Saturday, August 27, 2011

Will 10,000 times be enough?

Since 1 year I try the above pose. M gave me this additional exercise. It shall help me to learn bakasana B, flying into bakasana so to say.
This exercise is important for many other asanas, too.

1.I can fly into bakasana B, landing on the upper arms with the knees from this position.
2. There is the possibility to go up into handstand.
3. Exercising the pose improved my jumping foward, swinging the legs through the arms without touching the floor. Before practicing primary this week I studied again the bible by David Swenson "Ashtanga yoga". The starting position is important, like a wild animal before hunting another animal for dinner I go on the balls of my feet, the belly is close to  the bended upper legs. The back is rather a hollow back. All bandhas are engaged. One looks forward. And then one jumps high and not forward. The hips lead, the "ceiling" moves upwards. This is the trick. I filmed myself and I'm still too cautious when in the middle of the room.
4. From the above pose tic tocs can be done, one can land in urdhva dhanurasana.

Herewith the importance of the exercise is proved.

When it's true that one has to invest 10,000 hours in anything in order to become an expert, I should be able to hold the pose in the middle of the room after having exercised it 10,000 times. I counted. About 35 times every day I have to exercise it, then I should be able to do it in a year (about). I will document it, lol. Let's see.

I think this pose improved already. I was very scary in the beginning. But my arms are strong and I can hold myself.
- Important is to do it in the middle of the room. I exercise it against my wardrobe.
- It can also be important to jump from different distances to the hands. Ah, the variations are endless.

What to do when I fall? 
I could press the chin to the chest and I can make a round back in order to roll out of the pose.
I can land in urdhva dhanurasana, which is not so safe.
(The problem here is that my yoga room is tiny and I'll fall probably against my chest or against the window or the sofa. This must be avoided.)

Again I had a nightmare at night. In general I'm more a day dreamer than a night dreamer. Tonight I dreamed. The situations, the feelings were so real. Then I woke up and was entertained about the fact that I was horizontal, sleeping in my bed and living a second life in my dream.
Life is dreamed, imagined with open eyes, too. What we think is the map of the world, not the world itself.  The mind creates an individual reality. Consciousness is all there is, I read in the Advaita books. Realizing this again and again can make a life easier. What we think is not the reality.
NLP, neuro-linguistic programming by Richard Bandler advises to adopt the thinking to the wished outcome in life. He studied the function of the brain, it's patterns and how to use it . I recommend all his books. It's more a practical consequence of the above statement that the world is imagined.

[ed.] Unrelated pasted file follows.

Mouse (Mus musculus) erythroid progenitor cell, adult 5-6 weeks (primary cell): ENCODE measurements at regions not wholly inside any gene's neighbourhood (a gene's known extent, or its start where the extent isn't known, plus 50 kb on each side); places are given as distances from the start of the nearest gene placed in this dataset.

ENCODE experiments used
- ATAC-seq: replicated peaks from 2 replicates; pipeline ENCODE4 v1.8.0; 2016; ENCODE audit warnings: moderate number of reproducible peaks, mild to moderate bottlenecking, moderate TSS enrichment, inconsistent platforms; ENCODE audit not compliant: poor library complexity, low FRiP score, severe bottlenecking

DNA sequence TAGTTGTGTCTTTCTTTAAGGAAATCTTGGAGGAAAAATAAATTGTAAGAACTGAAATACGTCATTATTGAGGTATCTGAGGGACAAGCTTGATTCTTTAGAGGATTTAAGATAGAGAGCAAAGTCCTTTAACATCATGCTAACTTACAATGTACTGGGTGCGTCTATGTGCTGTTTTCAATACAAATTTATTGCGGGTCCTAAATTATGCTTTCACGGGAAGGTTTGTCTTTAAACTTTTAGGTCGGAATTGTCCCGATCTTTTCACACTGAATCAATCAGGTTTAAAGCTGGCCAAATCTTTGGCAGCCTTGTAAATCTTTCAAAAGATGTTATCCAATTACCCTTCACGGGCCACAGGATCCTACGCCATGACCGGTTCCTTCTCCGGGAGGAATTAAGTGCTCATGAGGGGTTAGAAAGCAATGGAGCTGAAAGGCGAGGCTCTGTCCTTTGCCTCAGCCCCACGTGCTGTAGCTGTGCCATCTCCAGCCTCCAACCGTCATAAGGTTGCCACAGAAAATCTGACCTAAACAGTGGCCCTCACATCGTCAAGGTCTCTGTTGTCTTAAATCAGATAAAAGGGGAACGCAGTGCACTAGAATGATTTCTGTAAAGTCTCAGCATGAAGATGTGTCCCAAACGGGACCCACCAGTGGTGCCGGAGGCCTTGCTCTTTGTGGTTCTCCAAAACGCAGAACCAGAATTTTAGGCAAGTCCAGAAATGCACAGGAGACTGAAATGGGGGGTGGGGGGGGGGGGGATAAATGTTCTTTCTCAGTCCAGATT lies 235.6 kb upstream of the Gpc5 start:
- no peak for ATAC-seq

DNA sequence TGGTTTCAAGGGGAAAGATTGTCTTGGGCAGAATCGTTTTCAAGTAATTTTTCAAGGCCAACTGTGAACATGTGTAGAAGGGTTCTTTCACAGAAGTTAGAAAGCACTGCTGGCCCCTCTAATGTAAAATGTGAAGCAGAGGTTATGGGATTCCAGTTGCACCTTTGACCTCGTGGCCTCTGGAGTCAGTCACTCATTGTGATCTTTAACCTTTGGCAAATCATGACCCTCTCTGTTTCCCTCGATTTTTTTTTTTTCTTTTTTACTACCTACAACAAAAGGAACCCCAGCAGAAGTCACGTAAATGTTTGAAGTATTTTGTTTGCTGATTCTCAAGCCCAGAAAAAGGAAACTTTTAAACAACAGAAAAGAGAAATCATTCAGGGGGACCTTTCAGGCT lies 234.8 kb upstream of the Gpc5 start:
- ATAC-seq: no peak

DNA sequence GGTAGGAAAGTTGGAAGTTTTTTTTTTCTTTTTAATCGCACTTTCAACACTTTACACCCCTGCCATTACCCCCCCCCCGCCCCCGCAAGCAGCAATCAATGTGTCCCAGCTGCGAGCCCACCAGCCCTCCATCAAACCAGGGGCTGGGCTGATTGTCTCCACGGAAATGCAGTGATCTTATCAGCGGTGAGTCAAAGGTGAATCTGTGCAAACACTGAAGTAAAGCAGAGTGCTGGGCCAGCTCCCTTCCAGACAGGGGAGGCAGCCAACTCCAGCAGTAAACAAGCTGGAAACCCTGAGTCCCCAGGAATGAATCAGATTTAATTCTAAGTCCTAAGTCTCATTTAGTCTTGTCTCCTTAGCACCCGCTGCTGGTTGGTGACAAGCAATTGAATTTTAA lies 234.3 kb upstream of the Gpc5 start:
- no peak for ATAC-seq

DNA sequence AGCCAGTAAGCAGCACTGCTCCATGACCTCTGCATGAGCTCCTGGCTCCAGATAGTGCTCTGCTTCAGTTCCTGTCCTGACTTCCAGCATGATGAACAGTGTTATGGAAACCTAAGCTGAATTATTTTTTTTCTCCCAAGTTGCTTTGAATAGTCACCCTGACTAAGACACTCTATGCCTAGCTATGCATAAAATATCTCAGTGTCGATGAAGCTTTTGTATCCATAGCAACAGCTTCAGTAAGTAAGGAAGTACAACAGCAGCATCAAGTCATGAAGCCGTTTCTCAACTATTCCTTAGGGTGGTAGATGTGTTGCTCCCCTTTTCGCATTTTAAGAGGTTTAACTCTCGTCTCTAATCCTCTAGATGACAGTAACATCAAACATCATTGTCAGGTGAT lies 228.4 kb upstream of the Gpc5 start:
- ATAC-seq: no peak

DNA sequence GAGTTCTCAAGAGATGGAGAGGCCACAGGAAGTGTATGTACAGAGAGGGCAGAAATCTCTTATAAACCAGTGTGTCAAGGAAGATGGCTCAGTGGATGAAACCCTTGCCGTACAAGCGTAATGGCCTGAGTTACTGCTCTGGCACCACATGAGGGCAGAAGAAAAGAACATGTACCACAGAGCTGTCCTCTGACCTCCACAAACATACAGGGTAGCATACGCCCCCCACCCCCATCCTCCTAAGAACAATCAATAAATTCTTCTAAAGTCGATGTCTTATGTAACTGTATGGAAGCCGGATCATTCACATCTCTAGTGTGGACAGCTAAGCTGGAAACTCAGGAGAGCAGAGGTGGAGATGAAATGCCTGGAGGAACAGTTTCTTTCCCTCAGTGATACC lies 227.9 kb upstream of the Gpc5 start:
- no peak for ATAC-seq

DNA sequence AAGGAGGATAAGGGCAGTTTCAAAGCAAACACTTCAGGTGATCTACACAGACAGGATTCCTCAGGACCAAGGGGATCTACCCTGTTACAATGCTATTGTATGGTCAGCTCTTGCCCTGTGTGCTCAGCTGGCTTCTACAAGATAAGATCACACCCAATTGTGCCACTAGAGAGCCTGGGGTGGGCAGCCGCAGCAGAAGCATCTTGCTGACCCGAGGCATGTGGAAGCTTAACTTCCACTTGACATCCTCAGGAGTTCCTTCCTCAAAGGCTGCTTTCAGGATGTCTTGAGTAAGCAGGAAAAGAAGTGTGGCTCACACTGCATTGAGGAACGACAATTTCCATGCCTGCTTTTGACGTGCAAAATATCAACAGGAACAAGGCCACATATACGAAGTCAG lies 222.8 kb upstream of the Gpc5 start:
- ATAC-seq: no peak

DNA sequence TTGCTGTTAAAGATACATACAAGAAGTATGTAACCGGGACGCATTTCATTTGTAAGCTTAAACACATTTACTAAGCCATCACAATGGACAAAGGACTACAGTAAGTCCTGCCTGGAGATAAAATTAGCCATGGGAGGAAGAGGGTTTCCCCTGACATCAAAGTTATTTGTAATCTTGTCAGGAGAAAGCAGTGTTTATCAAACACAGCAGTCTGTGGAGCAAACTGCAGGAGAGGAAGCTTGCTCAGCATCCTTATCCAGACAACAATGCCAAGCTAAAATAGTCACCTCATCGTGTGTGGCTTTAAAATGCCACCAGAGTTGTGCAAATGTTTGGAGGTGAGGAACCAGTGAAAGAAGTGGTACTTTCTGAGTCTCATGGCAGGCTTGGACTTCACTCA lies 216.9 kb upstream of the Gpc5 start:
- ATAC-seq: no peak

Advaita people have the same insights. They have other questions: What is the truth then, they ask? What is eternal? Before we start thinking, we know that we exist: "I am"........That's the only truth. For the rest one can say "consciousness is all there is". Happy dreaming. Advices for daily living are not given galore.
Coaches give advice and are convinced that a person is responsible for his/her fate.
Advaita says: life happens, we're not the doer.

Usually people get aggressive when they hear that they are not responsible for their lives. We're all so brainwashed: Take your fate in your own hands, we even say. Often I hear a combination: For the "bad things" that happen to us we blame others, for the "good things" we're responsible on our own.
Might be that we can learn to manipulate or change our thinking, we can learn to concentrate and to think positively. But also this happens. Not everybody will do so, despite the same information.
( be continued.)
Ashtanga yoga and Advaita might be an interesting topic, too. I was asked to write about it by a Romanian gipsy, so texts will come.

A too long post and I've such a good mango for breakfast here, thanks to the Pakistani round the corner who imports them.


lilasvb said...

i often read your blog,will 10 000 times be enough, i also ask this to myself with my own practise, i should aad this exercice too. good idear
i guess i will need more...

Ursula said...

Thank you for reading.

After 10,000 times one can plan again....the next 10,000 times.

Happy practice.

denise said...

Love this post and the advaita that I never read before.
keep writing Ursula, I always learn so much from you.
Thank you for your dedication. My practice is getting better every day, I'm so happy! I will follow the10 000 hours too!

Ursula said...

Thank you Denise,
So wonderful to hear that your practice gets better. There might be always ups and downs, but in the long run our practices improve when we keep practicing.

Advaita that's it.


Bettina said...

Hi Ursula,
you asked what to do when falling while balancing on your hands. Here is an advice my teacher gave: The safest way to land when losing balance in handstand etc. is to rotate the body to the side and to land with the feet next to the hands, a little bit as if you would do a cartwheel. I hope you can image how it is meant. He also made us practice this by first helping into handstand and then giving a push. Just try it, it's really safe and can take away some of the fear.
Greetings from Bangalore,

Rajesh said...